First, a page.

A recent post about “Strada 241,” that opened last week on the east side of Spadina, has garnered much interest. The cafe caught my eye because of my research into the historic “brick and beam” buildings on Spadina that date from the last century. All summer I watched as they restored the Consolidated Glass building, constructed in 1910. Then, when a cafe opened on the fist floor, it was great to see life return to the old site. The restoration is impressive, including the space where the cafe is located. It holds the promise of becoming one of the most interesting places in Toronto to “suck-in” a little caffeine, if the cappuccino I drank this morning is any indication.
Since my previous post, I have gained new information. The cafe hopes to eventually be open seven days a week, from 7 am to midnight. Free wi-fi is available.
This cafe is a welcomed addition to the neighbourhood, as after late-evening dining in the area, few places of any worth remain open late for coffee and dessert. However, it gets better. On Friday, 5 October, Strada 241 will be offering a full menu. The chef is Guy Rubino, who is in partnership with his brother Michael. Any restaurant that has the owners on the premises is usually superior as it is better able to maintain quality control. The fact that one of them is also the chef is an added bonus.
I examined their lunch menu today, and though at present it is not extensive, I was informed that they would soon be expanding the mid-day menu to include more salads and entrees. I wish this restaurant well, as it is good to see Toronto’s historic buildings recycled for modern use, rather than being demolished.
The pre-opening menu at Strada 241, that will soon be augmented
The above lunch menu at Strada 241 was for 2 October, 2012.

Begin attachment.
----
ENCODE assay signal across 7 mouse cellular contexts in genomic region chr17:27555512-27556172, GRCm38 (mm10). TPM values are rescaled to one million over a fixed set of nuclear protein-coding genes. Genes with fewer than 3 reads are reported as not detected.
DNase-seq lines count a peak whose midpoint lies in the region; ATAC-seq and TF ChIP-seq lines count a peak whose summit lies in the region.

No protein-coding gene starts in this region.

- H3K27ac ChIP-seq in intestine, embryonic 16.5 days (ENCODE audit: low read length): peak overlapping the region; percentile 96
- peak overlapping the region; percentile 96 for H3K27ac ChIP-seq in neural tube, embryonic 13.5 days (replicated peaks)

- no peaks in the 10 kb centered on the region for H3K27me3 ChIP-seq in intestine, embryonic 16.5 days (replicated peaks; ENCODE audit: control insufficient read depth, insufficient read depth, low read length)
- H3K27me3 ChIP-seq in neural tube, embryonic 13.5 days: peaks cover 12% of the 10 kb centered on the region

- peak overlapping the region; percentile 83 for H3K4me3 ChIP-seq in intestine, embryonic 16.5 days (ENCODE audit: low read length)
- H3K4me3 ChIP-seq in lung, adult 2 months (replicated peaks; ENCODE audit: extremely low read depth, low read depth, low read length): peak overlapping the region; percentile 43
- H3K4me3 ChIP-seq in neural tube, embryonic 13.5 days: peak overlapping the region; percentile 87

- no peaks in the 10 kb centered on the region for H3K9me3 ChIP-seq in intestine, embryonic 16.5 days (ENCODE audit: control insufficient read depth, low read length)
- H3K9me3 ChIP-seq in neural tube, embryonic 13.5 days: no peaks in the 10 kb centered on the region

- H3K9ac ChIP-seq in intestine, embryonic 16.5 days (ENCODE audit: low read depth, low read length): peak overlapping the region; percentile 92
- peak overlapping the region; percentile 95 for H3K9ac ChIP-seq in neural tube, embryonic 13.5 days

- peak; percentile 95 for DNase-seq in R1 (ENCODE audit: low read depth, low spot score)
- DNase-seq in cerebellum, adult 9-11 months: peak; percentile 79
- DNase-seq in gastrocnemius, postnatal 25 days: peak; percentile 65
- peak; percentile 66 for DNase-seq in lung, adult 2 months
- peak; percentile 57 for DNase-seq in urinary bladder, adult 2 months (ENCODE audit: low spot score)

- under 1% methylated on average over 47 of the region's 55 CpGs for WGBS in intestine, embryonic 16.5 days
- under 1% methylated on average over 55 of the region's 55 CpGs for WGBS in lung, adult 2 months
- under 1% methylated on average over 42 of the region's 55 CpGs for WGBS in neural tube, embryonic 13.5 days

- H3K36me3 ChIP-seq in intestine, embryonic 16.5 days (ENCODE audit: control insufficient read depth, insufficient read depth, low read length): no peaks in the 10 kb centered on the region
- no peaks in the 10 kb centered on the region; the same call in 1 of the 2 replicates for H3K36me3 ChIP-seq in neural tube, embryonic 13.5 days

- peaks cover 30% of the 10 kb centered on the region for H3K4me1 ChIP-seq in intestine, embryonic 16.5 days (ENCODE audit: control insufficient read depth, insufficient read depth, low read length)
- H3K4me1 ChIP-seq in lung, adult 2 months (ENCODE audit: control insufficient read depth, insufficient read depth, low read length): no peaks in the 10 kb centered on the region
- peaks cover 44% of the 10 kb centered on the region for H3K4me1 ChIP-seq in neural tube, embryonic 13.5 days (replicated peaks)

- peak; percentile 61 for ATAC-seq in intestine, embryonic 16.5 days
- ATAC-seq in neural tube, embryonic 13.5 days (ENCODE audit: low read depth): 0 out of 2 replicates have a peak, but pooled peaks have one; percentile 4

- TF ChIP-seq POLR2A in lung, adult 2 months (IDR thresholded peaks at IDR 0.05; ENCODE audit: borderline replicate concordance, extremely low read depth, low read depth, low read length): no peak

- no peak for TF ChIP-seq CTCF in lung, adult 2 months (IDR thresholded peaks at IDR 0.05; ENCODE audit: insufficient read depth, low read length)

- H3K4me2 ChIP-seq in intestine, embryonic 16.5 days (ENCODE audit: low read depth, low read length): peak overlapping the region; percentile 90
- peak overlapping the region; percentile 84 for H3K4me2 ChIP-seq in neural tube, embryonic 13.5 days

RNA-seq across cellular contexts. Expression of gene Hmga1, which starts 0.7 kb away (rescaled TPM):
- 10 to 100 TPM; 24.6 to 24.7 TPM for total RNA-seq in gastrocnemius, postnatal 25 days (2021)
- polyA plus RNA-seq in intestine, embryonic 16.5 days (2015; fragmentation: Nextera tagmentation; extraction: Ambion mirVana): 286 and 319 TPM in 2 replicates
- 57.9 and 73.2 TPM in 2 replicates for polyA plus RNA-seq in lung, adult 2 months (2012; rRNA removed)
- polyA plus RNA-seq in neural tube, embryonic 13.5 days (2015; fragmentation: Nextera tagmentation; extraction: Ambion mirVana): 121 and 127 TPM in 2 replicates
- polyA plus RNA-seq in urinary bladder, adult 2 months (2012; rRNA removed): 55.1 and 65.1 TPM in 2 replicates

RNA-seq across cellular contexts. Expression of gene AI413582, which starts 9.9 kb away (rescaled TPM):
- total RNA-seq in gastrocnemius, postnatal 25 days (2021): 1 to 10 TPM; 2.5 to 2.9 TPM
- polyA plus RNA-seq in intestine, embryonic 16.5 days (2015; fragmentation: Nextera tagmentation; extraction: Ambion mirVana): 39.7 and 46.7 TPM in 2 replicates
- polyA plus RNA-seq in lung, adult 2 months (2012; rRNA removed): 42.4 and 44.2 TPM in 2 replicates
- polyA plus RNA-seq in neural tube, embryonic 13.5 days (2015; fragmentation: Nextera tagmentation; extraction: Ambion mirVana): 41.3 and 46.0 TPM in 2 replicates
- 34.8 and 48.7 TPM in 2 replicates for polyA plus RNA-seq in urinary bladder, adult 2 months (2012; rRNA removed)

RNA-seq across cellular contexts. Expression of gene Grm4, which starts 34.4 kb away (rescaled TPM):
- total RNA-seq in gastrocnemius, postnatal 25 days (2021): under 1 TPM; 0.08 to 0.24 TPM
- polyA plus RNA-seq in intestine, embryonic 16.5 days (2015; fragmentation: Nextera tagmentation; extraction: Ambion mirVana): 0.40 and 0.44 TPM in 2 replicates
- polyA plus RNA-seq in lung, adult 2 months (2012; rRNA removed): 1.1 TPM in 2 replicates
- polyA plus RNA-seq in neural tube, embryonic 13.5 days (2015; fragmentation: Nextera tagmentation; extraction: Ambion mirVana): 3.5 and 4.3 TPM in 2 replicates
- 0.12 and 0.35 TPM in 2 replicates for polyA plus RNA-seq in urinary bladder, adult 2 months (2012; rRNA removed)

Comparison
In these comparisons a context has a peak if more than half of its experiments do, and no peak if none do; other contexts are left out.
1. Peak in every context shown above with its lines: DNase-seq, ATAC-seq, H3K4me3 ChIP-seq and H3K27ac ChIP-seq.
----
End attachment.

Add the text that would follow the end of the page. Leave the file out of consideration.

241 Spadina where Strada 241 is located (left) and the restored interior (right-hand photo)
Though the interior space is enormous, it is divided into areas that create cozy dining places. Coffee is served with a glass of ice water and a complementary chocolate, similar to the chic coffee houses in Buenos Aires.
The kitchen at Strada 241 is visible as diners walk to the rear of the restaurant
To view previous posts about Strada 241:
To view posts about other historic buildings on Spadina Avenue, follow the links:
Sinfully saucy Spadina Avenue – examining the street from its beginnings at the lake, north to Bloor Street.
The Victory Burlesque Theatre at Dundas and Spadina
The Dragon City Mall on the southwest corner of Dundas and Spadina
Buildings on the west side of Spadina a short distance north of Queen Street.
History of the site of the Mcdonalds on northwest corner of Queen and Spadina
The site of the Paul Magder shop at 202 Spadina
A former mansion at 235 Spadina that is now almost hidden from view.
The Balfour Building at 119 Spadina Avenue
A historic building at Spadina and College that has disappeared from the scene
To view the Home Page for this blog: https://tayloronhistory.com/